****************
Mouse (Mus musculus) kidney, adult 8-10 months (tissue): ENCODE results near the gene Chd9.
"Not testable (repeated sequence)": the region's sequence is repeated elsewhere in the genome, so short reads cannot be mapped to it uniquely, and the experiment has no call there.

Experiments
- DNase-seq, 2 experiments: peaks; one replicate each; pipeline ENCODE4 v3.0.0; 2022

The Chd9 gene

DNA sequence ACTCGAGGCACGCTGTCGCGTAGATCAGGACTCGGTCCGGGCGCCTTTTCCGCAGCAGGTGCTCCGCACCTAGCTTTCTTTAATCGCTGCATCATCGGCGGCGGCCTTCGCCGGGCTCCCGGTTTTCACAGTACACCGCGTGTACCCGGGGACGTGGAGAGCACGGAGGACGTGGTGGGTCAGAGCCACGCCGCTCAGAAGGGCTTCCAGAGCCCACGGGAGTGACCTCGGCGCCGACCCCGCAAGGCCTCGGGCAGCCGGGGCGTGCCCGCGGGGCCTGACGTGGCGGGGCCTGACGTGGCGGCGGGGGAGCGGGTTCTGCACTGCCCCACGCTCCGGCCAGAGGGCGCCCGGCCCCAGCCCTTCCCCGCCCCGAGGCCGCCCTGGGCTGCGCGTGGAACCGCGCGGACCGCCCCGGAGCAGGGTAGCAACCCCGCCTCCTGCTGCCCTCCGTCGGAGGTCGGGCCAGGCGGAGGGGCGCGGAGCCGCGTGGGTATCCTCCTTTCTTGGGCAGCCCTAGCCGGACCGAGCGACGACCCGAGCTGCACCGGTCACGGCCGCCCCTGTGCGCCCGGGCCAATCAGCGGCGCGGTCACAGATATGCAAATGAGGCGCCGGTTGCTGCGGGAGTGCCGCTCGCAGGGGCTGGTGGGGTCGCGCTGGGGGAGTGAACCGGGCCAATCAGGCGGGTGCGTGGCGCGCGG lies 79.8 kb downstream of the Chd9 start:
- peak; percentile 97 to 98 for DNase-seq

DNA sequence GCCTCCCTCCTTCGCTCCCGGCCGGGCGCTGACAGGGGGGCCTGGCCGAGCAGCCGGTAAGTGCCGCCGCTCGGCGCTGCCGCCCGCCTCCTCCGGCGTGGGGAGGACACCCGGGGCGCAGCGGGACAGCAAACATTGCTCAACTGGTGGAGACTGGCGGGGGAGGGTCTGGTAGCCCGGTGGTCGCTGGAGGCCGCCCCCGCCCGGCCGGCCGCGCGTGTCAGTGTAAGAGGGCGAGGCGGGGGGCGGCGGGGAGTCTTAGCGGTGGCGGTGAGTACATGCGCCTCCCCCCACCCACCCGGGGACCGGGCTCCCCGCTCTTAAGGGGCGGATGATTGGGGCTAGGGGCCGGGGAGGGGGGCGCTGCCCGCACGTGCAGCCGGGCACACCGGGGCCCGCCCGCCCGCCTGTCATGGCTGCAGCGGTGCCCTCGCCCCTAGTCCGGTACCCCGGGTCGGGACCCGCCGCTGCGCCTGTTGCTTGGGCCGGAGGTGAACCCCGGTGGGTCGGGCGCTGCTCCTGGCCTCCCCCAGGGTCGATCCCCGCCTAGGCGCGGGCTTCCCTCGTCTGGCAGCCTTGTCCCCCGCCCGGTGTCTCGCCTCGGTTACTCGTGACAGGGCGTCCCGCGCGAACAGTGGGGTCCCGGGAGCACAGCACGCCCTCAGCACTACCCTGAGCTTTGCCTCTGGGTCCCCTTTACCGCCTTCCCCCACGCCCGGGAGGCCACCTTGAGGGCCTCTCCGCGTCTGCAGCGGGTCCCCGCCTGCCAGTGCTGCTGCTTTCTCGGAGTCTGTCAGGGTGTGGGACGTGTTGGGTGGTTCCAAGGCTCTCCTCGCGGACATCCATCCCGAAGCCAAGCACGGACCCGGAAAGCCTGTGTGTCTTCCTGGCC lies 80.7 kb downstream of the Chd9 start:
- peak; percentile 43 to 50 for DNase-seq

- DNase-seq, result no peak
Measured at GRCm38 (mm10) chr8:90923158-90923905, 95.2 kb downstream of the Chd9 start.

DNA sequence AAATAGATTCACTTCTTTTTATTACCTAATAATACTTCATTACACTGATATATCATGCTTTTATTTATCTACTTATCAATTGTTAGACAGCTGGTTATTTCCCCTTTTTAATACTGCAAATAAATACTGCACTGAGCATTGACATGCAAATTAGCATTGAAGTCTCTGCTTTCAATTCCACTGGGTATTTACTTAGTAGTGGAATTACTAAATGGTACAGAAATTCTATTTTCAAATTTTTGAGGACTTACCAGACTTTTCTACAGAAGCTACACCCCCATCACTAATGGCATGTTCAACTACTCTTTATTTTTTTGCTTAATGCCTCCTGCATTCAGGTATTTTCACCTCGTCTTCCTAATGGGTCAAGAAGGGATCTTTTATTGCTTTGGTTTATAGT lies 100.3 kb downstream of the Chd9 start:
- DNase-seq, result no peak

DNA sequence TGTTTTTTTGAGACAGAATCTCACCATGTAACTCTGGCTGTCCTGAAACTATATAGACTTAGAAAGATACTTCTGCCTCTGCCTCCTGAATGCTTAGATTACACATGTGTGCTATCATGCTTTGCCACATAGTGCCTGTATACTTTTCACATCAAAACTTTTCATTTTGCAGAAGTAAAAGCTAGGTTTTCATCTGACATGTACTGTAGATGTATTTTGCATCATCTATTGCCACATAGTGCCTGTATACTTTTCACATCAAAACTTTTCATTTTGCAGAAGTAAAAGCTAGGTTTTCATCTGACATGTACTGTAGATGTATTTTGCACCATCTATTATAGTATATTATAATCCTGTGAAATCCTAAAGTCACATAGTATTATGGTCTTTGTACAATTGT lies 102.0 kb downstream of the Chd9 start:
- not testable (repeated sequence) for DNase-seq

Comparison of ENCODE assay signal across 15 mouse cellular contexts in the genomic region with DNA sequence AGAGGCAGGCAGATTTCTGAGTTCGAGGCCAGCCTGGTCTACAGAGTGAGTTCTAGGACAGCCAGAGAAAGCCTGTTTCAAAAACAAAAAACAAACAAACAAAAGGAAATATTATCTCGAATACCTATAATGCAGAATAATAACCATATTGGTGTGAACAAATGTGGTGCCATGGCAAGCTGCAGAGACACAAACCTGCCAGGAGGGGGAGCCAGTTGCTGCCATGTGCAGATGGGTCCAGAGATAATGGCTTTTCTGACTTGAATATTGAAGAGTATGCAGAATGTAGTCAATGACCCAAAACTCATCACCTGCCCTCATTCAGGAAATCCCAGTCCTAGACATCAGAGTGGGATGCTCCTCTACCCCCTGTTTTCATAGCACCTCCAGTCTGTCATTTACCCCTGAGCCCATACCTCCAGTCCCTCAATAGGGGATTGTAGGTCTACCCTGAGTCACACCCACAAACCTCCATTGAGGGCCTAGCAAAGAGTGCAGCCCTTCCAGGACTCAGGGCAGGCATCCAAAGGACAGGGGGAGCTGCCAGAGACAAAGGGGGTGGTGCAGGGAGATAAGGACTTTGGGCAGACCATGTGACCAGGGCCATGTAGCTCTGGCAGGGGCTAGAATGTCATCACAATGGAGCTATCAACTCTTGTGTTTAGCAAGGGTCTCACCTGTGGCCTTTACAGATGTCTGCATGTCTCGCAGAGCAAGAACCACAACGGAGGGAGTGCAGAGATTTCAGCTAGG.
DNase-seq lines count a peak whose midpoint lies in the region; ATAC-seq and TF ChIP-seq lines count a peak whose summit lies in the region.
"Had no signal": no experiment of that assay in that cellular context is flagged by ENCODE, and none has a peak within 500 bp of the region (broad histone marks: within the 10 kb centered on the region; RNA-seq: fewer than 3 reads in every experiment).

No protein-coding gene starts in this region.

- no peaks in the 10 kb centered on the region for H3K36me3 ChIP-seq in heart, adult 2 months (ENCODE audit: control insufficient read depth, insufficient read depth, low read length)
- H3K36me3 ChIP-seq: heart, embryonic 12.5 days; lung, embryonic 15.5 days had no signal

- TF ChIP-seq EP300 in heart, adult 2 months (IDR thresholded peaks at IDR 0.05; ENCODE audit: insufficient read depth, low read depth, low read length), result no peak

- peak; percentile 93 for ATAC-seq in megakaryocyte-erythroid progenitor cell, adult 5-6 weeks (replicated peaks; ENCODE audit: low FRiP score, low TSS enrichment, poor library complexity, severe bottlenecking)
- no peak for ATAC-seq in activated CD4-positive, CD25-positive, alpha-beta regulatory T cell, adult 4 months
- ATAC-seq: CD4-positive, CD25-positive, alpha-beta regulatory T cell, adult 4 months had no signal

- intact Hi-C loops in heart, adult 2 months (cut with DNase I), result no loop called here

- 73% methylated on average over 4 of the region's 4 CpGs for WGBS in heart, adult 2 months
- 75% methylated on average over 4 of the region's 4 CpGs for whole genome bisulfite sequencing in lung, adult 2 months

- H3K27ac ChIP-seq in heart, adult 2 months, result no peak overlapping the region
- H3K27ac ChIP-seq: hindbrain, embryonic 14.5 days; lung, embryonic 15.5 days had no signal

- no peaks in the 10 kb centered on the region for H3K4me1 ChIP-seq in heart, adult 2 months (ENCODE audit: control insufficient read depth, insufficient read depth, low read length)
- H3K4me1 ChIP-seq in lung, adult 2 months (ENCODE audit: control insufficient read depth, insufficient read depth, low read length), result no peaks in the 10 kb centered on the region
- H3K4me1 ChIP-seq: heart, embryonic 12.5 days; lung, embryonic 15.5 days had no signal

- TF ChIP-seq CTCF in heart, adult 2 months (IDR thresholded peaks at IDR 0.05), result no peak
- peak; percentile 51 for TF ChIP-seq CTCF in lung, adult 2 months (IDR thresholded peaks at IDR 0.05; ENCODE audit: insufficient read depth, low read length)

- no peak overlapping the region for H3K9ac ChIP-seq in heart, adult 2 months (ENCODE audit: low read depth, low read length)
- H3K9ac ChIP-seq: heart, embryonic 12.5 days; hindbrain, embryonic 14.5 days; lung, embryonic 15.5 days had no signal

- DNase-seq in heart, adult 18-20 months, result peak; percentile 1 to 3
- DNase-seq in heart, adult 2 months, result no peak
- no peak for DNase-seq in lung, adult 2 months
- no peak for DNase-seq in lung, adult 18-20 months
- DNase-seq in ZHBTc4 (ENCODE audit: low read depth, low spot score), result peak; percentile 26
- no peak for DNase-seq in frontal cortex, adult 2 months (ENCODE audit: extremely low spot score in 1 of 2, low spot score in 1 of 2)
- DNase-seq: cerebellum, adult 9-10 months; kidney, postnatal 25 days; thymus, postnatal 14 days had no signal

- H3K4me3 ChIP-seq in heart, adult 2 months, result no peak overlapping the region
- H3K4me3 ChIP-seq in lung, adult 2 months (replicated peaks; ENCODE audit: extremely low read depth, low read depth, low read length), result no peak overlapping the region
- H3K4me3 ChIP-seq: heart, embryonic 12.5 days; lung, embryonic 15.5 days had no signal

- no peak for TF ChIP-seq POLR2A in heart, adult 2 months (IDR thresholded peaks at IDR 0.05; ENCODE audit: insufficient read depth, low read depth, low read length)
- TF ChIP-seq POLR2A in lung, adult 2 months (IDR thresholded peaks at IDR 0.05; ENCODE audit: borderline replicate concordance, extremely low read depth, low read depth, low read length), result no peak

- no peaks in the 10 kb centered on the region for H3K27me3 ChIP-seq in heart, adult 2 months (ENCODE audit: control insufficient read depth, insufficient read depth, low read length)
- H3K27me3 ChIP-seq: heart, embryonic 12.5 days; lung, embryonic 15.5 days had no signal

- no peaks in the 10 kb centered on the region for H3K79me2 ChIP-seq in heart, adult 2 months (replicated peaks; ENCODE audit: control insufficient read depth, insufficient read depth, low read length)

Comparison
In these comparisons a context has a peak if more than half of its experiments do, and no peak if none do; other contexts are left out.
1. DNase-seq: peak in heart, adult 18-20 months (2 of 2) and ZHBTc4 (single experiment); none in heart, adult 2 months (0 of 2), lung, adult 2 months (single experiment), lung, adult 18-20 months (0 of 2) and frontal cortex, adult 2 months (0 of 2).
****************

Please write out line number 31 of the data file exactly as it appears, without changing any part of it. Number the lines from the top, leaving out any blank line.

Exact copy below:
- no peaks in the 10 kb centered on the region for H3K4me1 ChIP-seq in heart, adult 2 months (ENCODE audit: control insufficient read depth, insufficient read depth, low read length)